Mental health issues are a feature of modern life and the archive of Norfolk Lunatic Asylum, or St Andrew’s Hospital as it was renamed in the 1920s, shows this is not new. It is interesting to compare the ‘causes of insanity’ in the 19th century with the causes of stress and depression cited nowadays.
If we examine the case histories of patients admitted to Norfolk Lunatic Asylum in the years 1845-1870, the female admissions were 25% higher than that of males. Looking at the possibility of gendered diagnoses, i.e. conditions that were peculiar to women, 12% of female patients were diagnosed with insanity assigned to female issues. Most of those related to the process of childbearing: accouchement, childbirth, confinement, lactation, miscarriage, parturition, pregnancy, puerperal and suckling child, which accounted for 7% of all female admissions.
The term puerperal insanity describes the condition that developed in women before, during or after the process of childbirth and the multiplicity of symptoms associated with this condition are quoted as being: ‘sleeplessness, rapid pulse, pallor or flushed skin, vivid eyes, furred tongue, constipation and delirium, …. great excitability, expressed through constant chattering, delusions, singing, swearing, tearing clothes and lewd sexual displays.’[i]
Medical superintendents were reporting a growing number of patients with this condition in county lunatic asylums throughout the country and their experience linked the symptoms with ‘moral’ issues such as poverty, physical exhaustion, malnourishment or, as they would now be termed, social problems.
Extending the period of lactation when their physical health was frail could result in insanity among women. According to the case books for Norfolk Lunatic Asylum, two patients were admitted in July 1863 and July 1864 with acute mania, the cause being recorded as superlactation: Elizabeth D had been suckling a child of two years old as well as a baby of seven months old which had ‘much reduced her strength, and to this her mental derangement is attributed’, whilst Mary H had also been suckling her youngest child for almost two years ‘causing her to become excessively weak.’ Both mothers were discharged recovered after only two months and five months respectively. (NRO, SAH 263)
Hannah H was admitted for the first time at the age of 38 in 1866 when it was recorded that she was the mother of ten children. (NRO, SAH 264). By the time of her third admission in 1870 she was the mother of twelve. At the time of her sixth admission in 1874 the case book entry recorded ‘No known exciting cause. Patient has not suffered privation her husband being in employment and well-paid.’ (NRO, SAH 265). Although Hannah H’s husband had been in ‘well-paid employment’ as a railway labourer she must have been severely strained to feed and clothe her family adequately on his wages. The intervals between attacks shortened and the time she spent in the asylum increased although the pattern of her illness was unchanged; on admission she was restless, excited, noisy and destructive but within weeks she became good tempered, rational and quiet.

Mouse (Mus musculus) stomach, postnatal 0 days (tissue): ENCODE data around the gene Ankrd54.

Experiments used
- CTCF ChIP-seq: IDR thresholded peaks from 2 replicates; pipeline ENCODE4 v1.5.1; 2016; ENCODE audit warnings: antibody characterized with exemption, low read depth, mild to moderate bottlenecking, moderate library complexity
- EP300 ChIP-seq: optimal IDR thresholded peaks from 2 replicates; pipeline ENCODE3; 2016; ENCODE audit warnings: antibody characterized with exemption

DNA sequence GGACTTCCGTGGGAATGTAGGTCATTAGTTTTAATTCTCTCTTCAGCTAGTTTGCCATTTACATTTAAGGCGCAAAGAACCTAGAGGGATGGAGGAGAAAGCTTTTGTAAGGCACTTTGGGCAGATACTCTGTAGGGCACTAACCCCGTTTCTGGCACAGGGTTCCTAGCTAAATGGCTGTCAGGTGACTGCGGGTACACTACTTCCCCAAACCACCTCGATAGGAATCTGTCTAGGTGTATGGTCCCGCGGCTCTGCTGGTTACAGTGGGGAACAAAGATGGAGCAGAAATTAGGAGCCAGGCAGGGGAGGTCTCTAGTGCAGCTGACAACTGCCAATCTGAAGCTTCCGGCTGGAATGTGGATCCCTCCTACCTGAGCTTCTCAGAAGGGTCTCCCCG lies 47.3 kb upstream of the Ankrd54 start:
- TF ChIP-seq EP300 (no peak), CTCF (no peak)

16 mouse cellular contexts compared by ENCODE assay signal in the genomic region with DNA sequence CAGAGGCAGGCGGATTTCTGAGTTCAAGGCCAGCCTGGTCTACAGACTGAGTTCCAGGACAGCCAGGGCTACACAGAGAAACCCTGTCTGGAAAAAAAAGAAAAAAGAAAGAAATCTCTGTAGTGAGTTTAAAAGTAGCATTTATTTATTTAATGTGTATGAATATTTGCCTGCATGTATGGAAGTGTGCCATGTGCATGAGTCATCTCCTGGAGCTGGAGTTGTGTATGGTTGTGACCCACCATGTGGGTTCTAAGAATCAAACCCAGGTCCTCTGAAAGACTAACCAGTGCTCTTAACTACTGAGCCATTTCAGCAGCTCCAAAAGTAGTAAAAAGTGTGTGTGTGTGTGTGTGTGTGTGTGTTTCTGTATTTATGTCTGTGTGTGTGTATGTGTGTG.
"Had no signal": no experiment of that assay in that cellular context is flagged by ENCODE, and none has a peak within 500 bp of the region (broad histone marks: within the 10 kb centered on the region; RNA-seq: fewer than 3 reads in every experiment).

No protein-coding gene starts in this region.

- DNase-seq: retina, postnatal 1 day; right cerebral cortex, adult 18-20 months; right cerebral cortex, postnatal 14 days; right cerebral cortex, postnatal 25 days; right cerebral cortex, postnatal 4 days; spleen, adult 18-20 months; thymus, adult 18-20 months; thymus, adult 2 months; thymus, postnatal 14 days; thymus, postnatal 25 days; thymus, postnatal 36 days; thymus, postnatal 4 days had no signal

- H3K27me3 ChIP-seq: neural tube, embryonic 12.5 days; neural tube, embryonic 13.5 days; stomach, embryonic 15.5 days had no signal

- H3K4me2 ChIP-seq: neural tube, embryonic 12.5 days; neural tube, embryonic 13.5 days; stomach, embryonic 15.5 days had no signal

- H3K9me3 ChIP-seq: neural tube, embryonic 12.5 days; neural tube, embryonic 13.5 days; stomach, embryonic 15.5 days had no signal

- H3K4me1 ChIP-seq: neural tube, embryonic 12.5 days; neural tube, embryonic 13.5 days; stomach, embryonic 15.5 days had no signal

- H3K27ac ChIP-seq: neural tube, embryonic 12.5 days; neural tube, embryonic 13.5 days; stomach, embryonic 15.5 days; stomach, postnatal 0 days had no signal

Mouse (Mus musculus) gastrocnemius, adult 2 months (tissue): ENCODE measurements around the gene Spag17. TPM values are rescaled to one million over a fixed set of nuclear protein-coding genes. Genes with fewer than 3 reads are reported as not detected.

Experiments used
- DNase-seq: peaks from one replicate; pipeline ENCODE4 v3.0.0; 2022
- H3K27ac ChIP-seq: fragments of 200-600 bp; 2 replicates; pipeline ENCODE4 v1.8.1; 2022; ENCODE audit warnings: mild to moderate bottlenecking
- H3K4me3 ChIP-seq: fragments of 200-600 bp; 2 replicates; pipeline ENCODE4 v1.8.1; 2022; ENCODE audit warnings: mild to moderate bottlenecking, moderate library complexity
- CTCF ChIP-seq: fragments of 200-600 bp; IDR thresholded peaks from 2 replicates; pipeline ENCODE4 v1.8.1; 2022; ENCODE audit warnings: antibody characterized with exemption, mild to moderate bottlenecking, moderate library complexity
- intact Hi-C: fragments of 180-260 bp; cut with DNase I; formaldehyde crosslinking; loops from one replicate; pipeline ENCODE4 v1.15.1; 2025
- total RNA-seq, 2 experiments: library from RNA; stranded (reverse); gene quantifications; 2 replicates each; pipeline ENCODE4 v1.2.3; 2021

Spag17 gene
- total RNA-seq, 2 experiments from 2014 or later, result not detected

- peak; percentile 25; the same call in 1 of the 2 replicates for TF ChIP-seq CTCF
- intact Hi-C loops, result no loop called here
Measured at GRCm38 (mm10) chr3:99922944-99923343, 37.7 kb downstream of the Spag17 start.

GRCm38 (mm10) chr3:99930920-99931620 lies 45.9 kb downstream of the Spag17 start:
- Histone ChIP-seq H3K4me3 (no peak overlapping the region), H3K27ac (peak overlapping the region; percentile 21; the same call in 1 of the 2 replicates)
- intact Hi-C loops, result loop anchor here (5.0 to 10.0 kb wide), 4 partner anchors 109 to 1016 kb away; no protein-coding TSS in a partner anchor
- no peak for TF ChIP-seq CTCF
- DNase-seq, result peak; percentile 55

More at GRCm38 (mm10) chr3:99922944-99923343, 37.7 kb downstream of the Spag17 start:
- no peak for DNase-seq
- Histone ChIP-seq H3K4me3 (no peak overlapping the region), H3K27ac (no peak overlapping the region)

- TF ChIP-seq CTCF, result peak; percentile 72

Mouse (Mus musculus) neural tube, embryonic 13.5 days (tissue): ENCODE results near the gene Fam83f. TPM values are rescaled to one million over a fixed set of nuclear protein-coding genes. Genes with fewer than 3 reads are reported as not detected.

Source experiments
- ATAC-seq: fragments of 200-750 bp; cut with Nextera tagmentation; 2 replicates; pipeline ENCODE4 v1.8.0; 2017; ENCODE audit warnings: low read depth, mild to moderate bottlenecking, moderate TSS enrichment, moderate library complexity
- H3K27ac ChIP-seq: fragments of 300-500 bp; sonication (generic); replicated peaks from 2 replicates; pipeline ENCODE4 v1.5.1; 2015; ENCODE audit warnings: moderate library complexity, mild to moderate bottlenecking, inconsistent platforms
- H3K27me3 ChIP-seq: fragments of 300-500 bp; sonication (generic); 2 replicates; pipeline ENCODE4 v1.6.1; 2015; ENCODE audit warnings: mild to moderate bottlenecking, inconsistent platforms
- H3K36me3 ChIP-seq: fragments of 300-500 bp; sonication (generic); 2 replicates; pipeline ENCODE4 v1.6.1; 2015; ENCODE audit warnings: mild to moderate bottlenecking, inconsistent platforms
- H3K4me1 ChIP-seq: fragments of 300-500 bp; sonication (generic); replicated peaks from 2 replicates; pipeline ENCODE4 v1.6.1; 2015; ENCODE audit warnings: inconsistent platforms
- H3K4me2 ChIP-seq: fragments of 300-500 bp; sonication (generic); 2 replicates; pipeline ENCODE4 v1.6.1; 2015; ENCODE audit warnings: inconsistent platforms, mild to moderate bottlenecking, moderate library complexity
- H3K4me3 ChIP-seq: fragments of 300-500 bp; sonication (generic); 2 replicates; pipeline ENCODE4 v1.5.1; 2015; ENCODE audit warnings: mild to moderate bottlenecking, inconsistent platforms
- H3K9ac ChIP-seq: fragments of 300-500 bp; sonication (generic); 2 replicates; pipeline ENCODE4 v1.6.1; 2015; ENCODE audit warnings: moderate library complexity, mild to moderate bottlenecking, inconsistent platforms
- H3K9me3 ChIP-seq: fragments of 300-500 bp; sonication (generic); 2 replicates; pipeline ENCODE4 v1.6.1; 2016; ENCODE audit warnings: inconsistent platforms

This was frequently the result for many patients; just a short period of respite within the Asylum, away from the endless struggle of daily life, and their physical and mental health improved immeasurably. Some women’s symptoms mirrored those associated with the malady now termed post-natal depression, but rest and regular meals quickly improved their mental health as well as their abysmally poor physical condition.
In her book The Female Malady, Elaine Showalter suggests it is ‘the suffocation of family life, boredom and patriarchal protectivism’ which ‘gradually destroys women’s capacity to dream, to work, or to act.’[ii] However, within the casebooks of the Norfolk Lunatic Asylum there is no evidence that women admitted with puerperal insanity had feelings of frustration or confinement stemming from an inability to pursue activities of a more fulfilling nature. Their issues were connected with the pressures of daily living: poverty, ill health, domestic problems, work and/or the lack of it, and the asylum provided just that: asylum, in other words a refuge, from the struggles of daily living.
There are many personal tragedies contained within the records of St Andrew’s Hospital.
Compiled by Julie Jakeway, NRO Research Blogger
[i] H. Marland, ‘At home with puerperal mania: the domestic treatment of the insanity of childbirth in the nineteenth century’, in P. Bartlett and D. Wright (eds), Outside the Walls of the Asylum, The History of Care in the Community 1750-2000, (London, 1999), p. 52.
[ii] Showalter, The Female Malady, (London, 1985)